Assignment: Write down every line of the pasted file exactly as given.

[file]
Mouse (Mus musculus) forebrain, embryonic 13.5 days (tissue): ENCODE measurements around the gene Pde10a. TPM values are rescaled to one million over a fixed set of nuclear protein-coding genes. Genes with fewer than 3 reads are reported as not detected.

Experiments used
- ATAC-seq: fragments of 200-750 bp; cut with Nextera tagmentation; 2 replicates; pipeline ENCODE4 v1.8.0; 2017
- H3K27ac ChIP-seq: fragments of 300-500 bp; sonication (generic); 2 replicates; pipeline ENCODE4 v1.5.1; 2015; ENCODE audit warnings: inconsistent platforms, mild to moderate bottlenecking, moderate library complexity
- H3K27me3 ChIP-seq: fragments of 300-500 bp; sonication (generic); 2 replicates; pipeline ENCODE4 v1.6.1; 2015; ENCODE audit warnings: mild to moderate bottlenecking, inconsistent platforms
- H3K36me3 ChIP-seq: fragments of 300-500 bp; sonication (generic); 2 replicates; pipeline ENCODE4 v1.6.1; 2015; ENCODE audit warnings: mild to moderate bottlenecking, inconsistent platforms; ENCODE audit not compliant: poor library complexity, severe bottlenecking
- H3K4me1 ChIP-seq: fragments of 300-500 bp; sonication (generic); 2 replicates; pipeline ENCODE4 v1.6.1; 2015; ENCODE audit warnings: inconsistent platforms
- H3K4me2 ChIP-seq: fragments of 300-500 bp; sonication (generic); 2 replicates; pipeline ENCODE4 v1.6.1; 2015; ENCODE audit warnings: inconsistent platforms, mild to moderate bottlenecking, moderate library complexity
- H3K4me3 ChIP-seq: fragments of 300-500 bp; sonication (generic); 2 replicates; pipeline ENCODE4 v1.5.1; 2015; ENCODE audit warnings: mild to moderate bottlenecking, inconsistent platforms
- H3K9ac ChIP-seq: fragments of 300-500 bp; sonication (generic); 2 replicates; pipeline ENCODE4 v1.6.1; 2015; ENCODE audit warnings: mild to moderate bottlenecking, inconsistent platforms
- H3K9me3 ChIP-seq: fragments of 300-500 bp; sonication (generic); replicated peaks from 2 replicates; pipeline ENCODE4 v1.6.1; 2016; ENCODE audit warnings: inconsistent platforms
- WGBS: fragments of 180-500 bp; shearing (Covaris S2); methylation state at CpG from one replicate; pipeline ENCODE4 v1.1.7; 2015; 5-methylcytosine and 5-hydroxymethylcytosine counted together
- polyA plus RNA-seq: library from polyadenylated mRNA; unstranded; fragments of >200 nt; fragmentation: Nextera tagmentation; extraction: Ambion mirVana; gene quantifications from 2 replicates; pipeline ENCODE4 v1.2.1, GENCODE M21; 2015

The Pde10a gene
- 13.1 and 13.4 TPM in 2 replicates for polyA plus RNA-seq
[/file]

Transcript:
Mouse (Mus musculus) forebrain, embryonic 13.5 days (tissue): ENCODE measurements around the gene Pde10a. TPM values are rescaled to one million over a fixed set of nuclear protein-coding genes. Genes with fewer than 3 reads are reported as not detected.

Experiments used
- ATAC-seq: fragments of 200-750 bp; cut with Nextera tagmentation; 2 replicates; pipeline ENCODE4 v1.8.0; 2017
- H3K27ac ChIP-seq: fragments of 300-500 bp; sonication (generic); 2 replicates; pipeline ENCODE4 v1.5.1; 2015; ENCODE audit warnings: inconsistent platforms, mild to moderate bottlenecking, moderate library complexity
- H3K27me3 ChIP-seq: fragments of 300-500 bp; sonication (generic); 2 replicates; pipeline ENCODE4 v1.6.1; 2015; ENCODE audit warnings: mild to moderate bottlenecking, inconsistent platforms
- H3K36me3 ChIP-seq: fragments of 300-500 bp; sonication (generic); 2 replicates; pipeline ENCODE4 v1.6.1; 2015; ENCODE audit warnings: mild to moderate bottlenecking, inconsistent platforms; ENCODE audit not compliant: poor library complexity, severe bottlenecking
- H3K4me1 ChIP-seq: fragments of 300-500 bp; sonication (generic); 2 replicates; pipeline ENCODE4 v1.6.1; 2015; ENCODE audit warnings: inconsistent platforms
- H3K4me2 ChIP-seq: fragments of 300-500 bp; sonication (generic); 2 replicates; pipeline ENCODE4 v1.6.1; 2015; ENCODE audit warnings: inconsistent platforms, mild to moderate bottlenecking, moderate library complexity
- H3K4me3 ChIP-seq: fragments of 300-500 bp; sonication (generic); 2 replicates; pipeline ENCODE4 v1.5.1; 2015; ENCODE audit warnings: mild to moderate bottlenecking, inconsistent platforms
- H3K9ac ChIP-seq: fragments of 300-500 bp; sonication (generic); 2 replicates; pipeline ENCODE4 v1.6.1; 2015; ENCODE audit warnings: mild to moderate bottlenecking, inconsistent platforms
- H3K9me3 ChIP-seq: fragments of 300-500 bp; sonication (generic); replicated peaks from 2 replicates; pipeline ENCODE4 v1.6.1; 2016; ENCODE audit warnings: inconsistent platforms
- WGBS: fragments of 180-500 bp; shearing (Covaris S2); methylation state at CpG from one replicate; pipeline ENCODE4 v1.1.7; 2015; 5-methylcytosine and 5-hydroxymethylcytosine counted together
- polyA plus RNA-seq: library from polyadenylated mRNA; unstranded; fragments of >200 nt; fragmentation: Nextera tagmentation; extraction: Ambion mirVana; gene quantifications from 2 replicates; pipeline ENCODE4 v1.2.1, GENCODE M21; 2015

The Pde10a gene
- 13.1 and 13.4 TPM in 2 replicates for polyA plus RNA-seq